Actually that’s exactly why bredesen and dean lost. Fact is there’s still somewhat of a moral fiber left hanging on in the state of tennessee found outside the suburban areas. The cities such as Nashville and Memphis have succumbed to the sodom/gomorrah ideology thus accepting anything and everything depraved. That depravity has blinded your ability to think morally sound or even sensible. Thank God for those who still vote against those who endorse liberalism/socialism in this state. Against those who endorse same sex marriage, transgender, and ultimately anything considered normal /moral.

  2. My father has also gotten the racist label. Lies. According to BostonGlobe, Only the State Department has jurisdiction over refugee placement and, once it determines host cities through a complex evaluation process, it contracts with local agencies to oversee refugee arrivals. These resettlement organizations, using federal, state, and private funds, provide services such as basic needs support, ESL instruction, and employment assistance. Federal data show refugees are assimilating just fine here. Massachusetts is among the top performers in refugee employment: 73 percent of refugees who enroll in state programs find work. Such immigrants can bring new life to struggling cities. So how was my father criticized for saying “We do not have the capacity to take this on. The burden lands on my doorstep as mayor of Springfield.”
    It’s true. Check it out.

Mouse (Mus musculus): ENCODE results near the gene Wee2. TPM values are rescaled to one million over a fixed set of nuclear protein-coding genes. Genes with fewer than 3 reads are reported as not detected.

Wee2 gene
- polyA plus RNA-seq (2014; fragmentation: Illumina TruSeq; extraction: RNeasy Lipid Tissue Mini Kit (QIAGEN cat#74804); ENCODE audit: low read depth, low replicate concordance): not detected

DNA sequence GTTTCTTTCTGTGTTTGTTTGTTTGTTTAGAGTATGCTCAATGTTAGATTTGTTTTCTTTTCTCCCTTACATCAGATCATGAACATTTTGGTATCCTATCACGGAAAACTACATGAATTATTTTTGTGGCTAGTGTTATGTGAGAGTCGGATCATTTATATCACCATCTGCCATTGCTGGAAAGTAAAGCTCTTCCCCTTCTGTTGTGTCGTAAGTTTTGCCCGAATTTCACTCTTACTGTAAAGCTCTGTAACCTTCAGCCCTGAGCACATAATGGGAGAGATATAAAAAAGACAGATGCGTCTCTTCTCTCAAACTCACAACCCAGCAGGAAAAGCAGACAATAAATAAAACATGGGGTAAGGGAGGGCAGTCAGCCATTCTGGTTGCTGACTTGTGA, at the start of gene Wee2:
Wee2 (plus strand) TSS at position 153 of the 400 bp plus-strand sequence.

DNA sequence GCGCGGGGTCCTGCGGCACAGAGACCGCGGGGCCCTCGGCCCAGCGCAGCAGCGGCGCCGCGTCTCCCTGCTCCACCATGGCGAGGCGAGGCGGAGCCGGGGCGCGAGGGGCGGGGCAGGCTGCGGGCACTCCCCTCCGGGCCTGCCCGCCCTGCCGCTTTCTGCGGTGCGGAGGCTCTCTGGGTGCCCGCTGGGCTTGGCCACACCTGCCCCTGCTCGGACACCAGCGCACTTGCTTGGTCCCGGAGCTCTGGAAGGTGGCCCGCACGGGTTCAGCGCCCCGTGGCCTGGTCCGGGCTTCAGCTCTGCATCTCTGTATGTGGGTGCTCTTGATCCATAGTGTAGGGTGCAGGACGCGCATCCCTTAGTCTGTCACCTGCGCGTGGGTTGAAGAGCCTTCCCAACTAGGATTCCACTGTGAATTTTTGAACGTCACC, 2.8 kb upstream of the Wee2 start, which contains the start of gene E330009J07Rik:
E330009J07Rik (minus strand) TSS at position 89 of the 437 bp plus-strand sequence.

3. William R. Delzell

    Bredesen and Dean lost, not because both were too liberal, but because they both were too conservative. Their strategy not only failed to win over enough conservative votes to enable them, with or without any help from progressives and leftists, to win, but ended up alienating their left base. When the leftists and progressives decided to stay home and boycott the election, it only helped Lee and Blackburn, especially the former, to win by landslide margins.

    I’m fed up with this advice that Democrats in Tennessee need to be carbon-copy Tea Party Republicans to win. Just how much has that advice helped Democrats here?

    One should “hunt where the ducks are.” The ducks, in this case, are the progressive and leftists. Governor Brownlow was smart enough to realize this no-brainer, unlike our Blue Dog Democrats. During Tennessee’s post-Reconstruction period, he realized that none of the re-admitted white voters in 1867 would vote for him no matter how far to the right he bent over backwards to please them. So, he and his fellow Reconstruction Republicans, took a very bold step: they enfranchised all voting-age black men and combined their votes with those white men (women did not vote back then) to barely offset the vote by the re-enfranchised pro-Confederate whites. It worked like a charm. It continued to work for a few more Tennessee state-wide elections thereafter. Amazingly, Tennessee enacted this universal black male suffrage measure at least two and a half years before any other state, North or South, followed suit. The rest of those states had to wait until 1870 when Congress finally passed the 15th Amendment.

    I am not saying that Democrats can toss away all the right wing votes in this state, but they also need to hold on to their progressive base as well. They need all the votes they can get from either end of the political spectrum!

    In other words, “thread the needle’ or “walk the tightrope”!